5 Culturally Responsive Teaching Strategies
Let’s be honest, there is not one step we can take that will fully engage every student. Our classrooms are made up of diverse learners with different backgrounds. Because classrooms have a variety of learners, we need to equip ourselves with several highly suggested strategies to embed into our practice. This will allow us to be more effective in today’s ever-changing classroom.
Get to know your students
Every year we get a new group of students and more than likely, what worked last year, will not work this year. Start the year off by getting to know your students.
- Hand out surveys
- Ask about their interests
- Have open discussions
Gather the information, review it, and adjust your teaching style to best meet the needs of your students.
Make math problems relevant
Students enjoy connecting to learning in the classroom. What better way to grab their attention by adding their name to the story problem, connecting their interests, such as the number of points of a famous basketball player or referencing diverse cultures by determining the population, food or weather.
Invite guest speakers
Guest speakers are an important part of the educational experience for students. They allow students the opportunity to have real-world life experiences from someone who has been there. They get to see and hear the perspective of the guest speaker.
One important benefit of a guest speaker is the enhancement of the students’ educational experience. They get a glimpse into the life of the speaker, which they can’t get anywhere else. They also get to make a link between what they learn in their textbooks and what they learn from the speaker. Research states that it helps students build important connections between what they are learning and the real world.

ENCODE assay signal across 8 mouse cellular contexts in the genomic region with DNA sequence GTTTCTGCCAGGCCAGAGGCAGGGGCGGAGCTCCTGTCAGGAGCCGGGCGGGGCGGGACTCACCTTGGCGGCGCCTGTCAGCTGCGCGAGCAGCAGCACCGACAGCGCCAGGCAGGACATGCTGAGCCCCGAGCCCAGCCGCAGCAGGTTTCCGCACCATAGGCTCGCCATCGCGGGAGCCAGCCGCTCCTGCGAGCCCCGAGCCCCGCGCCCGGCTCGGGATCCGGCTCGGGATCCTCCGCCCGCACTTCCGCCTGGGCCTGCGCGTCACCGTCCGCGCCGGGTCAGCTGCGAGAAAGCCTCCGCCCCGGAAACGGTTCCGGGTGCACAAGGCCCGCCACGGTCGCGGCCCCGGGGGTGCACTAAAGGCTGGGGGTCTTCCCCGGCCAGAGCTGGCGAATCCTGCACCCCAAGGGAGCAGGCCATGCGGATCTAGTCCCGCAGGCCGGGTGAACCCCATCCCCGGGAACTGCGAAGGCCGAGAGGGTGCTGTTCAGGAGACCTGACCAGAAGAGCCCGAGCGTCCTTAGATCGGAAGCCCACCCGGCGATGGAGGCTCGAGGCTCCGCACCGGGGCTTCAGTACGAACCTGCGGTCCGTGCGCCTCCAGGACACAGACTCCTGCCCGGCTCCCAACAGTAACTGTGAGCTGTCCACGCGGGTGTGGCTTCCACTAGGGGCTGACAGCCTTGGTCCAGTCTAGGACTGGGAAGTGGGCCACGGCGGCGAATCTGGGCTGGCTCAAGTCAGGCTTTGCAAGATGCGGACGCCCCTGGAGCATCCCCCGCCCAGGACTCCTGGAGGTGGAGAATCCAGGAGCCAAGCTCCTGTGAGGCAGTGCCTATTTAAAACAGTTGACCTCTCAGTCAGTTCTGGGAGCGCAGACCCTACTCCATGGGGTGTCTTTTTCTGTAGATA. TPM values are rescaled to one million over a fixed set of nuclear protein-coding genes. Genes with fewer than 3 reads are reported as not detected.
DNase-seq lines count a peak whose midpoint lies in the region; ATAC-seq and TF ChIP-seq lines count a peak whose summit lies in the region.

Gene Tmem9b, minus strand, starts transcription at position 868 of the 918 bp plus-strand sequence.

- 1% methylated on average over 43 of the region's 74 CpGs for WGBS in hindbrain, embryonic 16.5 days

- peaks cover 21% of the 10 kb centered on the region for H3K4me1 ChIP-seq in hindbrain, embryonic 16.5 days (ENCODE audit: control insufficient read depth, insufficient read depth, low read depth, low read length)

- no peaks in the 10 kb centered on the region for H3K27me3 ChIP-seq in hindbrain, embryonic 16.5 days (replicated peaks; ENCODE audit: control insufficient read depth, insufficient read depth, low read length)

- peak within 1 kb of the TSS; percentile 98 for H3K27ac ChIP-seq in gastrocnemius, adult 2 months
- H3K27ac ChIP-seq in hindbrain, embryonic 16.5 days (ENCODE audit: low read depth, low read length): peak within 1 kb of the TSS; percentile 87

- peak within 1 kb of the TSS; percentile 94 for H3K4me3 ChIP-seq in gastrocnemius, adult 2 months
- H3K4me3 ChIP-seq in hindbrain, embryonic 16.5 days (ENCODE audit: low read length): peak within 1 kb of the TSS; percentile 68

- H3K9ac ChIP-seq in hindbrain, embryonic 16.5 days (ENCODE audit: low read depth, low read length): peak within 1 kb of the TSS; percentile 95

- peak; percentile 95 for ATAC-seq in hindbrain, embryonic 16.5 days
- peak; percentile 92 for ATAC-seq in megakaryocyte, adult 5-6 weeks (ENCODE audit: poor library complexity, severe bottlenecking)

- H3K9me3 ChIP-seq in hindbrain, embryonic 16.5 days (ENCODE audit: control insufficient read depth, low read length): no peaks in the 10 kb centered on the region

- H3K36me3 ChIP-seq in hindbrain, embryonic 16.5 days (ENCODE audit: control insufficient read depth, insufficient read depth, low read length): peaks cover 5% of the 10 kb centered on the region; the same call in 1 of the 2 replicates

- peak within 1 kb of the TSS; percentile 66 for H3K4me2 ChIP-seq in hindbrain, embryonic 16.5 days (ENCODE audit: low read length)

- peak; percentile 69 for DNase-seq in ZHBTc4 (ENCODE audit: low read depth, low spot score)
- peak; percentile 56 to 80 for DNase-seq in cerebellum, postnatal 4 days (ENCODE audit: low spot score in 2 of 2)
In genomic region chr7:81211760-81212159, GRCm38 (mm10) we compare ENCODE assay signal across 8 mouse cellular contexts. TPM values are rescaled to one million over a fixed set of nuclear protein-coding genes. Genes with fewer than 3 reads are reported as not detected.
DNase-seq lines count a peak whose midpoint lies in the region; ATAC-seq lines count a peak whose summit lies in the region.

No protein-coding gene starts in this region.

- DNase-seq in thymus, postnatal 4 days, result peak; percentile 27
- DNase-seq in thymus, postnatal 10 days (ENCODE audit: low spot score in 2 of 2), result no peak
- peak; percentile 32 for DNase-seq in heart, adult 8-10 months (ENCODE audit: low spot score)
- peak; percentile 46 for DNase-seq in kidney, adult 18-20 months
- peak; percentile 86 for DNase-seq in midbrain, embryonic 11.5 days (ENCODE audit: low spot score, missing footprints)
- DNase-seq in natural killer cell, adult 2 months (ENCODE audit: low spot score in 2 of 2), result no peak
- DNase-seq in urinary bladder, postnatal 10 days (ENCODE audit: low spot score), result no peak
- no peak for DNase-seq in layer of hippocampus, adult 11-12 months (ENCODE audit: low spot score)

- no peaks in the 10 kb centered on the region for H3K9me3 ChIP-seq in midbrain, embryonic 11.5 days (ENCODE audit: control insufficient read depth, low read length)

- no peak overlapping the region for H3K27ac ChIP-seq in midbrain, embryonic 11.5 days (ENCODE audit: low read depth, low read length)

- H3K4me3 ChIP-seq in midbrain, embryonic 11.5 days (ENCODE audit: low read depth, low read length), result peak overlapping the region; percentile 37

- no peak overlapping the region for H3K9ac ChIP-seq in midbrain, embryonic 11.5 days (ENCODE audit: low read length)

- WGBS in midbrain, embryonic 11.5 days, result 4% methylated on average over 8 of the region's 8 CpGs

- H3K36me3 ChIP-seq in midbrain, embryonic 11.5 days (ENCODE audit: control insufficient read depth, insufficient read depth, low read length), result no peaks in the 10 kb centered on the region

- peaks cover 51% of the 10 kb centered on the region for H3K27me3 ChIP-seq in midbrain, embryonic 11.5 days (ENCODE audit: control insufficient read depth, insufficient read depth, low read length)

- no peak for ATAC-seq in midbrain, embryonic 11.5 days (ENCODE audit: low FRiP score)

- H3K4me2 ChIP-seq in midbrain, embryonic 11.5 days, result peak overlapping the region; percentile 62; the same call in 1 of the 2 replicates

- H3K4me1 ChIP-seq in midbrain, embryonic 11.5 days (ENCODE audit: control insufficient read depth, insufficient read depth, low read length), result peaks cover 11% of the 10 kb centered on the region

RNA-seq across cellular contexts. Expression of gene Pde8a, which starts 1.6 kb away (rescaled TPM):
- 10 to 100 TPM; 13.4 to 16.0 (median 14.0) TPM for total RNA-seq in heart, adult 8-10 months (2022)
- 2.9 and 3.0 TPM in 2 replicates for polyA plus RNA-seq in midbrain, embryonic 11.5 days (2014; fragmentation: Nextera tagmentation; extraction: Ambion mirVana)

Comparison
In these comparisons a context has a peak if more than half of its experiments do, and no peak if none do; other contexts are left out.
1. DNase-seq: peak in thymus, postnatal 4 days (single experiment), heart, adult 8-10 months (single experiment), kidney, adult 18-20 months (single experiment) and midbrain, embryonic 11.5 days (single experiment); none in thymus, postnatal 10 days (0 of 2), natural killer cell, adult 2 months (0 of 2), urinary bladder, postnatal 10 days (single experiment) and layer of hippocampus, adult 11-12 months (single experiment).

Speak to every student
In 2018, Edutopia posted an article by Youki Terda
The article addresses the benefits of greeting students every day. Welcoming students will not only have a positive impact on students, but it can also improve a teacher’s mental state. Research shows that over 50 percent of educators feel stressed by students' lack of engagement or their disruptive behavior. In addition, there is a 2014 study that “teachers report classroom management to be one of the greatest concerns in their teaching, and leads to burnout, job dissatisfaction, and an early exit from the profession.” If we take the time to greet students and welcome them into our classrooms, this can make a difference. Research shows that it can be beneficial for students and teachers to focus on creating a positive classroom environment.
Turn learning into a game
If someone asked you if you wanted to play a game or sit through a long lesson or lecture, which would you choose?
I’m sure you’d say “game.” Unless the teacher is entertaining, many lessons go in one ear and out the other. Our brains just don’t focus as well when we are listening without being engaged in the content.
Transitioning your most rote learning content into something fun that creates better learning retention doesn’t have to be an expensive venture.
Successful game design involves an open mind and a lot of brainstorming of ideas. Then you select your delivery method and think simple. If you make your game too difficult to understand and play, it will take the fun out of the experience for the students.